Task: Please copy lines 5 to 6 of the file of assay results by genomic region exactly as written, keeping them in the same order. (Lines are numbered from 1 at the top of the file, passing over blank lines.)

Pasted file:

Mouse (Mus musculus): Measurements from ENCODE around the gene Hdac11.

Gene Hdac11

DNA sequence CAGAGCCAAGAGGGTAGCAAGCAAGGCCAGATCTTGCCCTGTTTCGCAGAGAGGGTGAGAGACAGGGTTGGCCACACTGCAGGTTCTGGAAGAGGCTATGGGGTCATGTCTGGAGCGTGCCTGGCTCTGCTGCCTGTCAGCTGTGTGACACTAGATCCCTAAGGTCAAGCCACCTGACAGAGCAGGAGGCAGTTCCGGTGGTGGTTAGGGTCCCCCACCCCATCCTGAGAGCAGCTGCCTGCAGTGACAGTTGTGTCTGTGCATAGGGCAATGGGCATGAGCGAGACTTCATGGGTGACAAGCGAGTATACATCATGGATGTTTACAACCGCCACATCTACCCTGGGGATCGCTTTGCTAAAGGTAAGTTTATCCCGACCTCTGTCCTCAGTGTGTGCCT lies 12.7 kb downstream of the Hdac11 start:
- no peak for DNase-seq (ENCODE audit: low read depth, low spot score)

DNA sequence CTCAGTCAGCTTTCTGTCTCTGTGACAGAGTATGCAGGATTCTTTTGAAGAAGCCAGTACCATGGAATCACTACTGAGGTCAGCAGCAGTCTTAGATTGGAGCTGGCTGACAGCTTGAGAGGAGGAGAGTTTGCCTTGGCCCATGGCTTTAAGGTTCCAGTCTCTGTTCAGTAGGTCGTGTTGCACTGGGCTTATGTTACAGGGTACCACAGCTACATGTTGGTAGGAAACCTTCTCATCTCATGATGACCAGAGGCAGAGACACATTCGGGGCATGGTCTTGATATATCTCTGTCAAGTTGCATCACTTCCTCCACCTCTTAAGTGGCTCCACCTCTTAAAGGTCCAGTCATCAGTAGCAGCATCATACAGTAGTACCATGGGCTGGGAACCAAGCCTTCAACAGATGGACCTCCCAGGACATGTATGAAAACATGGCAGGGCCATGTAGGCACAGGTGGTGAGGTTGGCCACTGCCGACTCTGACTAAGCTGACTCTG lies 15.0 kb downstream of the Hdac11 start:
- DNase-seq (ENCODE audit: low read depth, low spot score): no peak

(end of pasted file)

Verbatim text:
DNA sequence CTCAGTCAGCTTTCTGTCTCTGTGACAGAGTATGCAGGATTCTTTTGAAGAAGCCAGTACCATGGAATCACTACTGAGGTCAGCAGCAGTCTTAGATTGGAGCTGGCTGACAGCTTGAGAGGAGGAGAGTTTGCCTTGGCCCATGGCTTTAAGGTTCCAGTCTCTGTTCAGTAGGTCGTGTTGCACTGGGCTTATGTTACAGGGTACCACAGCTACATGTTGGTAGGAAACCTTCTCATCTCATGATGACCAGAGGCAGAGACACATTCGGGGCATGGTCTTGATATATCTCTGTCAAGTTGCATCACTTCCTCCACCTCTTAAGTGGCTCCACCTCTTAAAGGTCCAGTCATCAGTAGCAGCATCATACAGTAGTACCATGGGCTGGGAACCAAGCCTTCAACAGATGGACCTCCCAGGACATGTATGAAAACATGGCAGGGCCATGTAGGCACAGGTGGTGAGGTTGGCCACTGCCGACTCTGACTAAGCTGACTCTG lies 15.0 kb downstream of the Hdac11 start:
- DNase-seq (ENCODE audit: low read depth, low spot score): no peak